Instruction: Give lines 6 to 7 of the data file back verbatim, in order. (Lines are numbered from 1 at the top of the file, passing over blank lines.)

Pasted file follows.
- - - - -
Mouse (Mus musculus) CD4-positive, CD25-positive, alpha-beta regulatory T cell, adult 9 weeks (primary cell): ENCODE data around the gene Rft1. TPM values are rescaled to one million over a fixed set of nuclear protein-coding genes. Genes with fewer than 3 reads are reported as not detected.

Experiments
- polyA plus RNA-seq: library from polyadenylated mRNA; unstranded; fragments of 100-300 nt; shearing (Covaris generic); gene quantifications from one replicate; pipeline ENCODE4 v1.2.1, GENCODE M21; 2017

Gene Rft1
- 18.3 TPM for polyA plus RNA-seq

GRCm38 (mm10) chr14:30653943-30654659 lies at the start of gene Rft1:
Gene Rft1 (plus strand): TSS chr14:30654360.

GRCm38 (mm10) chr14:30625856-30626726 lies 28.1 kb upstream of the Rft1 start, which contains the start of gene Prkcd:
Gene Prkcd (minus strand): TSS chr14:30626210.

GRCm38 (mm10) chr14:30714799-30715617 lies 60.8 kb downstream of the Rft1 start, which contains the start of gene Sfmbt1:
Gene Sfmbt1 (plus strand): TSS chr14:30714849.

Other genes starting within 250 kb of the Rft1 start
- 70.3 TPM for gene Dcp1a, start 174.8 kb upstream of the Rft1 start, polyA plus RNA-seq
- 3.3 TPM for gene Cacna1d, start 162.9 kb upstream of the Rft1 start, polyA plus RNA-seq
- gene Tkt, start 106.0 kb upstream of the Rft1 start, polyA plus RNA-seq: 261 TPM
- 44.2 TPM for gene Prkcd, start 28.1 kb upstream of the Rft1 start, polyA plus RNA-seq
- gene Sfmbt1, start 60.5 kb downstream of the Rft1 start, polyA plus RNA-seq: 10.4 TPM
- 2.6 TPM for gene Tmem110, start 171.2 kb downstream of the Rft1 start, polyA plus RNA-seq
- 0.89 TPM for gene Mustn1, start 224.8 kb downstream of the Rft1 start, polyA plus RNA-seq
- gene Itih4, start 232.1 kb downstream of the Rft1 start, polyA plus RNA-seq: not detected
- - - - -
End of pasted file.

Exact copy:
GRCm38 (mm10) chr14:30653943-30654659 lies at the start of gene Rft1:
Gene Rft1 (plus strand): TSS chr14:30654360.